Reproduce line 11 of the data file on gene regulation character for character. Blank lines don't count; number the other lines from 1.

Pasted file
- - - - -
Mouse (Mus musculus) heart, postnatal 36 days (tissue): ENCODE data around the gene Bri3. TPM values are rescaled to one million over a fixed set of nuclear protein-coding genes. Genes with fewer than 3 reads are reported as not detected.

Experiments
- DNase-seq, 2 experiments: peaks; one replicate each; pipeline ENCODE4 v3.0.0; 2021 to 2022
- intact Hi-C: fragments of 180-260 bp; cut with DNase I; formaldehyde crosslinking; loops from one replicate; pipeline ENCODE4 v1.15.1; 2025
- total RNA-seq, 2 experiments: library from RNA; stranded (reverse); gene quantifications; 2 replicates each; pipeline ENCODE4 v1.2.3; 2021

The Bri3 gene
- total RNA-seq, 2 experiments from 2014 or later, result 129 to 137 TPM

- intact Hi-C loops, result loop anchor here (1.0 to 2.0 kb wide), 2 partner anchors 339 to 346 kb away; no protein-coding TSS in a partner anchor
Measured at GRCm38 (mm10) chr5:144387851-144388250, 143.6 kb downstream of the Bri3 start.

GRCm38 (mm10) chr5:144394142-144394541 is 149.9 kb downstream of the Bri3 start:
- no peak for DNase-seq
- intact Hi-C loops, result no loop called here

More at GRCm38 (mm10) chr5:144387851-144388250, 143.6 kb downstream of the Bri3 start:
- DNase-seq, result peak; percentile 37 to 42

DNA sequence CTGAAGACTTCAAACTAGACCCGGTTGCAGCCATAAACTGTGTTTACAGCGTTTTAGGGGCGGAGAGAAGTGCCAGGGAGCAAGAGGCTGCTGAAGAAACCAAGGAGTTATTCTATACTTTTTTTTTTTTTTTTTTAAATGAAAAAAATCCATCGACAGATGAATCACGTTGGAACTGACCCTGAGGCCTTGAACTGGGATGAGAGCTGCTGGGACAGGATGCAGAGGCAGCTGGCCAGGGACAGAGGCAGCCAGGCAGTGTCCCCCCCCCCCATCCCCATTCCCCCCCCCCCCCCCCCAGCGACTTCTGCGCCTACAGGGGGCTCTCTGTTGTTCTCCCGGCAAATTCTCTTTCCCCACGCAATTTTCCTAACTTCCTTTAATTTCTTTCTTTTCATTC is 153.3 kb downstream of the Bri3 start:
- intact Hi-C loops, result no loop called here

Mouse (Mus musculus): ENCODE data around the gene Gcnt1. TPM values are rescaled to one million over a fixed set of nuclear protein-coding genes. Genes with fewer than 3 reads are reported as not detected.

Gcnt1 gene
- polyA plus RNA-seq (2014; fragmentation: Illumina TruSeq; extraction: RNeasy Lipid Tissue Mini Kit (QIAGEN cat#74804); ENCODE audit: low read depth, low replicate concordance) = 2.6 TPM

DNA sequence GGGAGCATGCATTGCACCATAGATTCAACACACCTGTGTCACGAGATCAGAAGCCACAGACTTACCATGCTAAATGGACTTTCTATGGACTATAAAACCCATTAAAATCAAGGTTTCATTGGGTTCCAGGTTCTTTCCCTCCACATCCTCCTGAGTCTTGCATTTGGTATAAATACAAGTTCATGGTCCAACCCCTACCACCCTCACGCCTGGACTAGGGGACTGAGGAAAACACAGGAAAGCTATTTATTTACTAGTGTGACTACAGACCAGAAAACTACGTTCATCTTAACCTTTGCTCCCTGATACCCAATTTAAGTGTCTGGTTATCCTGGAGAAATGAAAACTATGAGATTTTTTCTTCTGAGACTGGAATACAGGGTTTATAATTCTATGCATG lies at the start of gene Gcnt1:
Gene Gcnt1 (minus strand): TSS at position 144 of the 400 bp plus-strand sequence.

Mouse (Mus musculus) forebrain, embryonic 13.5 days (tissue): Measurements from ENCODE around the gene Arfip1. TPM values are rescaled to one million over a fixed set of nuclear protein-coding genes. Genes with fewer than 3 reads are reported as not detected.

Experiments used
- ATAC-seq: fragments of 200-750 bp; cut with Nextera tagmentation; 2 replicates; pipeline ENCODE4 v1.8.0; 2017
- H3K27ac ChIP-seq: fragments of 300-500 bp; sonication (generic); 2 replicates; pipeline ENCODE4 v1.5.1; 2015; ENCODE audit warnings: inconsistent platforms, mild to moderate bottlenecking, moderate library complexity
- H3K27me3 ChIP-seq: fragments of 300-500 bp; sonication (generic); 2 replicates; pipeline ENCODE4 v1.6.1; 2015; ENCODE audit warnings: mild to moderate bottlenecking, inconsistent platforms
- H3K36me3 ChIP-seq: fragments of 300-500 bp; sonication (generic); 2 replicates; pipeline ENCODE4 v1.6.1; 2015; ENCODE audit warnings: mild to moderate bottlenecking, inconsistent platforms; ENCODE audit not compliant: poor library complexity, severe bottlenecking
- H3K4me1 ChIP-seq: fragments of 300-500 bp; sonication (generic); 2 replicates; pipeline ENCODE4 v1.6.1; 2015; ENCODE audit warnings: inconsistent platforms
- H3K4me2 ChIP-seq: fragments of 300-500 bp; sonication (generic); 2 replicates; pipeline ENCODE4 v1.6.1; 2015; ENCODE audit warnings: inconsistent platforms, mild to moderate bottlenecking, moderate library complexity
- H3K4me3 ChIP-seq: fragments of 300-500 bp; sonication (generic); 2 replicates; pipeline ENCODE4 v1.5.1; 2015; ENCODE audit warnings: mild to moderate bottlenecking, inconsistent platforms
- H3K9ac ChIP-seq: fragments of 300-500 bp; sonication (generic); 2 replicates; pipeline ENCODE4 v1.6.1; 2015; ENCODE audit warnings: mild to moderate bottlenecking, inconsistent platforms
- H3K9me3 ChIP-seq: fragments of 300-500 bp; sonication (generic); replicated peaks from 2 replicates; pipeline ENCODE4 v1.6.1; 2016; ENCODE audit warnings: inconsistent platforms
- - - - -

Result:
- no peak for DNase-seq